Though Johan Santana has expressed a desire to continue his playing career after recently finding out he had re-torn the anterior capsule muscle in his left shoulder, one can’t help but reflect on his great 12-year career with the Twins and Mets. Jay Jaffe did just that at Sports Illustrated, concluding that the Hall of Fame case for the lefty isn’t that strong.
Turning to the advanced metrics to compare Santana’s case against the starting pitchers in the Hall of Fame using Baseball-Reference.com’s version of Wins Above Replacement and my own Jaffe WAR Score (JAWS) system (explained here), we can get a better sense of the impact of his short career.
Santana has compiled 49.1 WAR for his career, and 43.1 for his peak (his best seven seasons), for an overall JAWS of 46.1. The average starting pitcher in the Hall has compiled 68.1 WAR for his career, and 47.7 for his peak, for an overall JAWS of 57.9. In other words, Santana is well short measured against all three standards.
Sandy Koufax will likely be the name most closely associated to Santana if he never pitches another inning, as Koufax has a similar career adjusted ERA (131 to Santana’s 136) and career workload (2,324 innings to Santana’s 2,025). Jaffe notes, however, that Koufax had much more success in the post-season and has an additional Cy Young and an MVP award on his mantle.
It will be interesting to see where the consensus among the Baseball Writers Association of America arrives, whether it’s in five years or longer when Santana hangs up the spikes for good.
It was only a matter of time before Mike Trout courted another all-time record, and on Saturday, he found himself in elite company with his 25th and 26th home runs of the season. He put the Angels on the board with a 429-foot blast in the first inning, depositing an 0-1 fastball from the Orioles’ Kevin Gausman into the left field bleachers:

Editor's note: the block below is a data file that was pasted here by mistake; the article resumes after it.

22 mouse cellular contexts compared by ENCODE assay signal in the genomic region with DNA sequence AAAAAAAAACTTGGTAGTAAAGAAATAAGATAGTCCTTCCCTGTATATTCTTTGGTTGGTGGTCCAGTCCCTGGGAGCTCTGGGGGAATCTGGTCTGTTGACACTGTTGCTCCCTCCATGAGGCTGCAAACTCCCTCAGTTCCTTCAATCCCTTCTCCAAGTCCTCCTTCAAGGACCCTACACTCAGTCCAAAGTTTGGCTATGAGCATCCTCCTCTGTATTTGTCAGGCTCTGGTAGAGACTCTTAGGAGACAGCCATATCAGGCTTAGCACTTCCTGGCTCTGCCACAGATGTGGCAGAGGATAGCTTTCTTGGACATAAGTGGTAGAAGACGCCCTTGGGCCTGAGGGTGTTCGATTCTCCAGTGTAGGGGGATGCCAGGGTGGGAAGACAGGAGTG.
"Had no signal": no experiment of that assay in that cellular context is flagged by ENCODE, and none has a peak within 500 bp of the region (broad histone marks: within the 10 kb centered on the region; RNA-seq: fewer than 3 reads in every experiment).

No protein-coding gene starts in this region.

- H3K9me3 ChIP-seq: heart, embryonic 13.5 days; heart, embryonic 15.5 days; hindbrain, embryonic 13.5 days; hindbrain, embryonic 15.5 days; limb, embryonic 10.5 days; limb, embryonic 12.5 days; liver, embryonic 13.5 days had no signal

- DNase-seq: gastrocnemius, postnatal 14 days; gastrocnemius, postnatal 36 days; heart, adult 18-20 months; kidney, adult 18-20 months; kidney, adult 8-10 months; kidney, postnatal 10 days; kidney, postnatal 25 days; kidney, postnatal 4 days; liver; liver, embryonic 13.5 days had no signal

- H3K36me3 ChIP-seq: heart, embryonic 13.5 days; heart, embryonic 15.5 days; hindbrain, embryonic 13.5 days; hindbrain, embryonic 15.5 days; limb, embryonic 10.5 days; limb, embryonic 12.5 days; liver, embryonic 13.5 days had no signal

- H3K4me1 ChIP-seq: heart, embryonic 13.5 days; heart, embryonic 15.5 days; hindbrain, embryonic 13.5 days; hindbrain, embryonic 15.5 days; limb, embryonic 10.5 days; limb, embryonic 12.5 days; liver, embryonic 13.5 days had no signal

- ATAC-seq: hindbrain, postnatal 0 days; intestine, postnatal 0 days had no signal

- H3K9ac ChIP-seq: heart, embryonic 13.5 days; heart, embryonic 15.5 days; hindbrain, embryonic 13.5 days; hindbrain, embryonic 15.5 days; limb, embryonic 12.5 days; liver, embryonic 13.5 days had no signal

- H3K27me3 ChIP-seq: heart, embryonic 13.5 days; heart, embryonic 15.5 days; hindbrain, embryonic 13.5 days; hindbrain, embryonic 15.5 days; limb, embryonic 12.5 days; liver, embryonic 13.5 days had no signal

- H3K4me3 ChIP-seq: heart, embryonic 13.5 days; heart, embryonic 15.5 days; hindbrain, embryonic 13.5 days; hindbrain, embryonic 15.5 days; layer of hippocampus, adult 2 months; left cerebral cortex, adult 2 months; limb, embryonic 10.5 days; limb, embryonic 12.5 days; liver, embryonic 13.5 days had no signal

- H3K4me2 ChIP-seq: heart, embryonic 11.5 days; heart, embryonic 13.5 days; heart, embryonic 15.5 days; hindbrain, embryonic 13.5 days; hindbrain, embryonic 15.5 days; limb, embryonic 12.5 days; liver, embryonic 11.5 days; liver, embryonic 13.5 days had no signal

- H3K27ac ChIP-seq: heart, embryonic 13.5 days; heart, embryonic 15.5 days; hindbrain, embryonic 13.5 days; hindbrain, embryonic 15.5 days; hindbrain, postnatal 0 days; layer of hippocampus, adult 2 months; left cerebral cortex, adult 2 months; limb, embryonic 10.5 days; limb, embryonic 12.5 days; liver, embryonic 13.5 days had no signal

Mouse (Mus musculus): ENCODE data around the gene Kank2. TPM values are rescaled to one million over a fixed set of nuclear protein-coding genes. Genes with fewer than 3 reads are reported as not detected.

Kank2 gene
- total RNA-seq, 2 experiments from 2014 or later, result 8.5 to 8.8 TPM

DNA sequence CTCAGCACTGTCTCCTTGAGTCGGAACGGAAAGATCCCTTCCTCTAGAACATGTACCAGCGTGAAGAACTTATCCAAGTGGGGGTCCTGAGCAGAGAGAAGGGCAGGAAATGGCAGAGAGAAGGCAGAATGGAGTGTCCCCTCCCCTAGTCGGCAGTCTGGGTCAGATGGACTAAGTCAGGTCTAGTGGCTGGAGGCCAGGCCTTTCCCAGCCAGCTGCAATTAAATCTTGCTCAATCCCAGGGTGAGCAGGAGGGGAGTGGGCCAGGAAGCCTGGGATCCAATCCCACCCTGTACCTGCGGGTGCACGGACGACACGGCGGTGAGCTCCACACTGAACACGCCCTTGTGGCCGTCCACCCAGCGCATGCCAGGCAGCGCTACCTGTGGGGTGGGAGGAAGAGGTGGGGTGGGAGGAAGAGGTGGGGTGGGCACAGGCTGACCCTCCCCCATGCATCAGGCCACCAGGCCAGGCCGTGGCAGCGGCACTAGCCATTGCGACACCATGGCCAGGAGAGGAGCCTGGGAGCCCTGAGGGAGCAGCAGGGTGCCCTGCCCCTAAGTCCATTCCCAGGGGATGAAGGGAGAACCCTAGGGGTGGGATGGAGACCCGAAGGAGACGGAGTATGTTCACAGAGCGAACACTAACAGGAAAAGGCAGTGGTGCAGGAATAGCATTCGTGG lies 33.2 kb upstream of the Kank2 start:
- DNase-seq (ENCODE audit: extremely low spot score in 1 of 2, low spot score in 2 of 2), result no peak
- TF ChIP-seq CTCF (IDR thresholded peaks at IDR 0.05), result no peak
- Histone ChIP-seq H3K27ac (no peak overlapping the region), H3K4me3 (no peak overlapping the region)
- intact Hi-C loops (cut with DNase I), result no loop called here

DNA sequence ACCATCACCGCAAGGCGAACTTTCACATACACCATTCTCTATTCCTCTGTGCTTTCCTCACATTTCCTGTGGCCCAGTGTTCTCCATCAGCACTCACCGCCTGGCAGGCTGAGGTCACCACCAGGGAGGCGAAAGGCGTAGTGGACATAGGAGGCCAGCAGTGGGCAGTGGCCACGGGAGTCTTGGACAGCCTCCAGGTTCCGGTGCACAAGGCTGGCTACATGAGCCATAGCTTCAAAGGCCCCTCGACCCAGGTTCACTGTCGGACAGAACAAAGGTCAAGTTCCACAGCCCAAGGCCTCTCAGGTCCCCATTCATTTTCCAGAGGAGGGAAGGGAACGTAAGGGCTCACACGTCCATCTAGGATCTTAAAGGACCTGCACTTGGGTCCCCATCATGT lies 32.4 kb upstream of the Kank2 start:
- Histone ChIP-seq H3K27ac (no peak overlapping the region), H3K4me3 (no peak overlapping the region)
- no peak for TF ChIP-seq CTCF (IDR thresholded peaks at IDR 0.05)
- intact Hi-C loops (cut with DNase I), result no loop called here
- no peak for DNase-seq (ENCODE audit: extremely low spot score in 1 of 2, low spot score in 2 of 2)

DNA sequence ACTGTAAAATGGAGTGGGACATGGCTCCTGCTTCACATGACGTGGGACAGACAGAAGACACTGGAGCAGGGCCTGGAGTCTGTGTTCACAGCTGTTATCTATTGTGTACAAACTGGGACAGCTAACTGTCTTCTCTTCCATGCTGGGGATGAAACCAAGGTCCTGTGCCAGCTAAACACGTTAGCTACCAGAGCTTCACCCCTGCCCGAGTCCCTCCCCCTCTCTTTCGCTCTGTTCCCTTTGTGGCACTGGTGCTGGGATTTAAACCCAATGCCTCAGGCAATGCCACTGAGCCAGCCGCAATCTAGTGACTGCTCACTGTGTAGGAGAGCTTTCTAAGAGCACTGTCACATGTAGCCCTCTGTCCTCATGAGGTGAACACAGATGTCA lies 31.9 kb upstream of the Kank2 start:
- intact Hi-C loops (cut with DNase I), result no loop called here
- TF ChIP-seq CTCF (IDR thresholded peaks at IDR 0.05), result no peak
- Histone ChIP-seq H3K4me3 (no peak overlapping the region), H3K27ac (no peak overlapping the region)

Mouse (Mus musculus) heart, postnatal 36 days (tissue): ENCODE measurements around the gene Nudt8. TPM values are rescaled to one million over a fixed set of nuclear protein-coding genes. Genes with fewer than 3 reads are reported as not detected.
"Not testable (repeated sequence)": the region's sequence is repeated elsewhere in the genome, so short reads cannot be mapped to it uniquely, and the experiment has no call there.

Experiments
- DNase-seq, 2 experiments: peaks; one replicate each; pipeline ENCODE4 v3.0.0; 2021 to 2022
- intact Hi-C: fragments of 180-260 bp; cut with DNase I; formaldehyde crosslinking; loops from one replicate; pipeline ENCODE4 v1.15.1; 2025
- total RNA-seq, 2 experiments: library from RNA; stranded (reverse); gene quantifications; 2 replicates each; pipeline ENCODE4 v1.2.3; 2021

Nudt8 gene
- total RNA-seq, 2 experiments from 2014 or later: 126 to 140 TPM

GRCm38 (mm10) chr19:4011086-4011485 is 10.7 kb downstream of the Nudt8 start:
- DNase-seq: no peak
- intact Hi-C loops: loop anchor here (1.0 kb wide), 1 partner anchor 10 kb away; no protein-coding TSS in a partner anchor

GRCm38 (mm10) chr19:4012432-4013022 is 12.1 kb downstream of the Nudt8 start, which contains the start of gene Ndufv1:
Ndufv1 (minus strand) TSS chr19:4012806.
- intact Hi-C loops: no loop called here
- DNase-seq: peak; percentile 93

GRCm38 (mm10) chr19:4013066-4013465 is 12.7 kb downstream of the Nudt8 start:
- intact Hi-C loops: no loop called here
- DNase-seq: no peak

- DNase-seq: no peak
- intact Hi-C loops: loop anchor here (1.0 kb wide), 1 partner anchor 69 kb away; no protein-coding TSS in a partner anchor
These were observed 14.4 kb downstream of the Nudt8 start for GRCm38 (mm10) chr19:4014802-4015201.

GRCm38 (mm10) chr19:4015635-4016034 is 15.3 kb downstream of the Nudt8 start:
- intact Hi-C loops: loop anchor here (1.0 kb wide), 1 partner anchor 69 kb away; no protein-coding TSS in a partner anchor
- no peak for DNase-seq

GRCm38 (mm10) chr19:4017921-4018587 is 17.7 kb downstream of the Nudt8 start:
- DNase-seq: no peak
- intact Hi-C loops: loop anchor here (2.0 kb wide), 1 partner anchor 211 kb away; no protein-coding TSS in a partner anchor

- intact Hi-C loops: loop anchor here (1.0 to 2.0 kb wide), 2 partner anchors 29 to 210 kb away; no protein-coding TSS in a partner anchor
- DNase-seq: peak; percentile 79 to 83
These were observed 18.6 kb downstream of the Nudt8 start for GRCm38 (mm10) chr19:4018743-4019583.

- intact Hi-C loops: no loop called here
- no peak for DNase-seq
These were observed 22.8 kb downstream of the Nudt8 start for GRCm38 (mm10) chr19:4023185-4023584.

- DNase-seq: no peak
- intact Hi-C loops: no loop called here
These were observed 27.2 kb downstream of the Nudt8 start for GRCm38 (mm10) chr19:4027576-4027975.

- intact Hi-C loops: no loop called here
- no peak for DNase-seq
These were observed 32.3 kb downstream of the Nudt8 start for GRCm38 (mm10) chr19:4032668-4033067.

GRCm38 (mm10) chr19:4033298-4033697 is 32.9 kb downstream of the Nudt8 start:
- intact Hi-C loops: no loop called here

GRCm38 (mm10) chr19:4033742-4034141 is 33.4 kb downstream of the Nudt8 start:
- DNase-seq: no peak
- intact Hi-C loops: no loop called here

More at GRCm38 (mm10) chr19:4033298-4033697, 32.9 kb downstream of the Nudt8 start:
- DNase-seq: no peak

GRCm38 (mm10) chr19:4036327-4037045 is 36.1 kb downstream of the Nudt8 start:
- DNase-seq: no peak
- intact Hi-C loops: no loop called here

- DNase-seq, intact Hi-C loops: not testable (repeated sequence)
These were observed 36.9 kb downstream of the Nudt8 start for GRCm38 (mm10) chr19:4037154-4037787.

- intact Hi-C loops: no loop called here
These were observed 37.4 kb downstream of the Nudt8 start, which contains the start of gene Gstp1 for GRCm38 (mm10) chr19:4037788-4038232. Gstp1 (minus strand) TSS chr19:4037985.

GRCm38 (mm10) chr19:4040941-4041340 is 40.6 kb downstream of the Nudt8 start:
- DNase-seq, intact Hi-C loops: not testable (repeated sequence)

In the third inning, with the Angels up 2-1, Trout returned to tack on another insurance run. He targeted Gausman’s slider for his second solo shot of the evening and cleared the center field fence with a 418-footer to bring his total to 26 home runs on the year.
Trout has mashed at a staggering .339/.471/.596 clip since his return from the disabled list last month, and Saturday’s totals helped mark his sixth consecutive season with at least 25 home runs. That’s a record few have matched before their age-26 season; in fact, only Hall of Fame sluggers Eddie Mathews and Frank Robinson have ever pulled it off.
Assuming he continues to rake in hits and plate appearances over the last six weeks of the regular season — and there’s nothing to indicate that he won’t — Trout is in line to join elite company of a different kind. The 26-year-old entered Saturday’s game with a 206 OPS+ (park-adjusted on-base plus slugging). According to MLB.com’s Matt Kelly, that means Trout’s hitting at a better clip than the average Major League player by a full 106 percent. Should he finish the year with a 200 OPS+ and 502 plate appearances or better, he’ll be the first player to do so since Barry Bonds obliterated the competition with his 263 OPS+ in 2004.
The Blue Jays acquired right-hander Tom Koehler from the Marlins in exchange for minor league right-hander Osman Gutierrez and cash considerations, the clubs announced Saturday. Koehler is in his sixth year with the Marlins and stands to make $5.75 million in 2017. He’ll be arbitration eligible in 2018 and is set to enter free agency by 2019.
The 31-year-old right-hander struggled to a 7.92 ERA, 4.7 BB/9 and 7.1 SO/9 over 55 2/3 innings with Miami in 2017. He was optioned to Triple-A New Orleans in late July, where he rebounded with a 1-1 record in seven starts and whittled his ERA down to a 1.67 mark. The Blue Jays have yet to establish Koehler’s role within their organization, but are hoping to see a turnaround from the righty when he breaks back into the big leagues.
Gutierrez, 22, was assigned to Single-A Greensboro on Saturday. He has yet to find his footing in the minors, and exited a 78-inning stint with Single-A Lansing after racking up a career-worst 7.85 ERA and 8.2 SO/9. His lack of control is particularly alarming, with a 6.2 BB/9 that dwarfs the 2.0+ BB/9 of seasons past, but he still has plenty of time to figure out his mechanics before reaching the Show.